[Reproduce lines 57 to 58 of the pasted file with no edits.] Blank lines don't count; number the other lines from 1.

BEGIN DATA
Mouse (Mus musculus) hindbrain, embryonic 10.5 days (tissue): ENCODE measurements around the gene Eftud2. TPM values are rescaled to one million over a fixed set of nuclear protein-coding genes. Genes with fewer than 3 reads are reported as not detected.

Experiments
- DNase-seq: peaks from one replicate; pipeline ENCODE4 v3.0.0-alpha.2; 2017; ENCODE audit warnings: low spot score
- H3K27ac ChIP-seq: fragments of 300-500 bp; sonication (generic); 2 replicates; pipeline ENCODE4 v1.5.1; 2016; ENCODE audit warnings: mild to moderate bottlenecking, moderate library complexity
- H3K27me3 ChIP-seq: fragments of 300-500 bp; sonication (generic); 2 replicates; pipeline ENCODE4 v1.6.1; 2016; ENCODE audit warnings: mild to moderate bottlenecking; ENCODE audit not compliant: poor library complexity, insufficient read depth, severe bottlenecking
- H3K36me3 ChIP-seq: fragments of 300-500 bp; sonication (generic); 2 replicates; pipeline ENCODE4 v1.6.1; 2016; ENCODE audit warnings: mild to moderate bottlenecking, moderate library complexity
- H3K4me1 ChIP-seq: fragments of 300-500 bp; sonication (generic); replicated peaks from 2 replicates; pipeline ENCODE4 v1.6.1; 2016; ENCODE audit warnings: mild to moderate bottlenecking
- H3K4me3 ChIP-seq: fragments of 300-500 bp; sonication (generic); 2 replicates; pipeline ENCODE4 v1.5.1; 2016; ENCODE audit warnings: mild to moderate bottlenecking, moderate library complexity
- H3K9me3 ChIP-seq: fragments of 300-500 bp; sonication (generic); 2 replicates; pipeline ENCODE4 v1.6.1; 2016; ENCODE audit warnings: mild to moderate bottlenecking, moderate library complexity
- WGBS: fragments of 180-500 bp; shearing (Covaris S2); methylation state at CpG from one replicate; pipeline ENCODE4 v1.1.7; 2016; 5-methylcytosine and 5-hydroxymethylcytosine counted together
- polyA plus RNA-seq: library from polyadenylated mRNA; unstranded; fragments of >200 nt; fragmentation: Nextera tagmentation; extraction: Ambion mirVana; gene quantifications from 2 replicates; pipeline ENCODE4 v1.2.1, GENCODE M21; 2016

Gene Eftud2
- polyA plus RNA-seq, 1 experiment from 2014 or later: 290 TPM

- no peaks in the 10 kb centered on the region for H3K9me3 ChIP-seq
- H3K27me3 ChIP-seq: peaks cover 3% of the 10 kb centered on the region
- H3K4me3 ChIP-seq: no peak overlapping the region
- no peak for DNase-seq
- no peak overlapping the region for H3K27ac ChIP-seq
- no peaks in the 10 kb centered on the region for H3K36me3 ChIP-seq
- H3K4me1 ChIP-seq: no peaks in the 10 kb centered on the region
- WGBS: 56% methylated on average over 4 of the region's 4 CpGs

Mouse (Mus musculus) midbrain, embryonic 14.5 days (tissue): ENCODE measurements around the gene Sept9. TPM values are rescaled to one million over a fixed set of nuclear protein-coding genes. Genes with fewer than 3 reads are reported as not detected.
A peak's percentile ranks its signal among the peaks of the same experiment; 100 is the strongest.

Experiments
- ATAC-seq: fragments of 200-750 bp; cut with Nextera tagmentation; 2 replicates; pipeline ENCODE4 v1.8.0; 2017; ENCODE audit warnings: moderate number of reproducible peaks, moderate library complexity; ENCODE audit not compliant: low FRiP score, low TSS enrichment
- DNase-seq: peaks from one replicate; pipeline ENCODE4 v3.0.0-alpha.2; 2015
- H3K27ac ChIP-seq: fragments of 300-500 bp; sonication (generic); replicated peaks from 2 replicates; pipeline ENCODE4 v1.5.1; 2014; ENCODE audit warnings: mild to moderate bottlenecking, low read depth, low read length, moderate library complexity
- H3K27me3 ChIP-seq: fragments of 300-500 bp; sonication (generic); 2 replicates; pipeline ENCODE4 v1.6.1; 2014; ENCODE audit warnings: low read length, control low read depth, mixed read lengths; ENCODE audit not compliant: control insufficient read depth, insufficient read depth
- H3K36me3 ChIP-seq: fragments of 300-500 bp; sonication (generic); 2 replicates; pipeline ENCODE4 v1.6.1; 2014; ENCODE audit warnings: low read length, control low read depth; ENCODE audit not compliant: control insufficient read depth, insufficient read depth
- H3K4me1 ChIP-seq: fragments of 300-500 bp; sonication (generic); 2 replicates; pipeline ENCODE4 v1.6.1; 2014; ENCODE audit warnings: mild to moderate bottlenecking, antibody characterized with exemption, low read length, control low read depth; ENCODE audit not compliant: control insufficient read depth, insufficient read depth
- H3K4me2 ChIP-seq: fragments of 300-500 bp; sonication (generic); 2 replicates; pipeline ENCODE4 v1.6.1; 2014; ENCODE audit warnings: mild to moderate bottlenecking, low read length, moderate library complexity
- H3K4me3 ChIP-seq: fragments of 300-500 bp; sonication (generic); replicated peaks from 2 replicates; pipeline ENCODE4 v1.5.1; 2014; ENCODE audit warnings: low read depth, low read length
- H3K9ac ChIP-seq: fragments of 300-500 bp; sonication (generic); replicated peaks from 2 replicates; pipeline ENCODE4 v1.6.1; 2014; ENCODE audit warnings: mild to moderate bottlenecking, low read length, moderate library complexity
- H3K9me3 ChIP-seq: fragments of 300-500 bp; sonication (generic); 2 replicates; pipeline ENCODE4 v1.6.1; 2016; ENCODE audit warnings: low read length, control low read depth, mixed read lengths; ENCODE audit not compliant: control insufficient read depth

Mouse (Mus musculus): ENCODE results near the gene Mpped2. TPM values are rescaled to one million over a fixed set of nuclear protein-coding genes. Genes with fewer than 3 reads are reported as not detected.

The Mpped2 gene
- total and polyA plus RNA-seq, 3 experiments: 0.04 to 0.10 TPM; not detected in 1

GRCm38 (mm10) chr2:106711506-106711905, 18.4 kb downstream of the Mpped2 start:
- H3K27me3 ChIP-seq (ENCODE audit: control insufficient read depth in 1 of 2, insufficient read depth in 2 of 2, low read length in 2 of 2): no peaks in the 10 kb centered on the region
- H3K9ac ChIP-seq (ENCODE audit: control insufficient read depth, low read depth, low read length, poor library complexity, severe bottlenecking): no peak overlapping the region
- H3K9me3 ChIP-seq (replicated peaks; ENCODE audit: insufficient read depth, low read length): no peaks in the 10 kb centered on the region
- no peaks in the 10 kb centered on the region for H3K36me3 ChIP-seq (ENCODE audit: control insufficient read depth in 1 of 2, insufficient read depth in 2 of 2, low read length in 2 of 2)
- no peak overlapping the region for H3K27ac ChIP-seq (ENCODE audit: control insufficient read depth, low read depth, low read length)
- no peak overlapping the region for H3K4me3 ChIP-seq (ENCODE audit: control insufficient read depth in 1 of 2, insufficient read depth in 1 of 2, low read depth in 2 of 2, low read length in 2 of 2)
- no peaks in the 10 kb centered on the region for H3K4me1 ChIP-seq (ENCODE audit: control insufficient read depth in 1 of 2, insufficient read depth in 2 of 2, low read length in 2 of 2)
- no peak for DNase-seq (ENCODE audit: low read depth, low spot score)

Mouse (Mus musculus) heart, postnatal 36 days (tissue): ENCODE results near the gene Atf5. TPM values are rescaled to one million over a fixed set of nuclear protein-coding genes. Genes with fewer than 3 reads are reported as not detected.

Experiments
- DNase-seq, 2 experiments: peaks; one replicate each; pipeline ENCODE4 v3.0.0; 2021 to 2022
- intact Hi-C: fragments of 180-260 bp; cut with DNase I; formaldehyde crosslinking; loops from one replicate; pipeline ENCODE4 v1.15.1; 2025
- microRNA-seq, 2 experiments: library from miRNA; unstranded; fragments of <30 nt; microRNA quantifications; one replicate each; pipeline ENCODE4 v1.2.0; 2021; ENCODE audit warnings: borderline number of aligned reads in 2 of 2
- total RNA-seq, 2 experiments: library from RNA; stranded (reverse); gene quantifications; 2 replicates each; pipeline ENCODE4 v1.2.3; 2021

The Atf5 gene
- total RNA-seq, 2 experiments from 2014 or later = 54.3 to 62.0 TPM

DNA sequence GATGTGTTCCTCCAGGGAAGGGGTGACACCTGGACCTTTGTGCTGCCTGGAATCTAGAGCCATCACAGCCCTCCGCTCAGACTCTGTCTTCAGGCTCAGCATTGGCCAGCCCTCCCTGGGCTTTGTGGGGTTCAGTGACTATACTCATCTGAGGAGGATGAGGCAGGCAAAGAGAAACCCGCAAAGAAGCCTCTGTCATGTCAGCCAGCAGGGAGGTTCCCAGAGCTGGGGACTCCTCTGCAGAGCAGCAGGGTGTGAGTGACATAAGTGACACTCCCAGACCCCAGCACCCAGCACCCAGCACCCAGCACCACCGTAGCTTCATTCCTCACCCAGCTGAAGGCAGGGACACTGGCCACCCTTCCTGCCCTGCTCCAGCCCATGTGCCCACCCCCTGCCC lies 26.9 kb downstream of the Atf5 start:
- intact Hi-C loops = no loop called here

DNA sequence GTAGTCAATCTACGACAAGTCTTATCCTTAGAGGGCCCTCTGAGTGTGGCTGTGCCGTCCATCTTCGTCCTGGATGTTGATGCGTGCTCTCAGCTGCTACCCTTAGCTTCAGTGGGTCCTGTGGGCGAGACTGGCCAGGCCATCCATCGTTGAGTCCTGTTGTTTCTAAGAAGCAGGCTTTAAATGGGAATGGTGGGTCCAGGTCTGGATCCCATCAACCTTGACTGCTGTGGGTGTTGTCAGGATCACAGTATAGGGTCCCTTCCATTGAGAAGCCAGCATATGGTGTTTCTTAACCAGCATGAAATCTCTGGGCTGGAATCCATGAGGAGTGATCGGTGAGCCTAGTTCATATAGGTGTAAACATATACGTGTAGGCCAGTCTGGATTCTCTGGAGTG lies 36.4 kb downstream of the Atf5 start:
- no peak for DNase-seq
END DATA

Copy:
DNA sequence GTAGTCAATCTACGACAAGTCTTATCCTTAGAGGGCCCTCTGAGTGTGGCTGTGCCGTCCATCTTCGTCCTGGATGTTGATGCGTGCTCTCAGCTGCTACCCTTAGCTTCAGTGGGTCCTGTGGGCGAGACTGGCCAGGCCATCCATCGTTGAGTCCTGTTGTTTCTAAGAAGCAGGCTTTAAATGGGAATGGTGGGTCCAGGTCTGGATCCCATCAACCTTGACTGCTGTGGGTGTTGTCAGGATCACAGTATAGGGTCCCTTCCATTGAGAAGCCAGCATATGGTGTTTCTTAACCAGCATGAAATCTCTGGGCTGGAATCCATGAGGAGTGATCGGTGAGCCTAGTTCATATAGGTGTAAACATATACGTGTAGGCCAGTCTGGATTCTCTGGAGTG lies 36.4 kb downstream of the Atf5 start:
- no peak for DNase-seq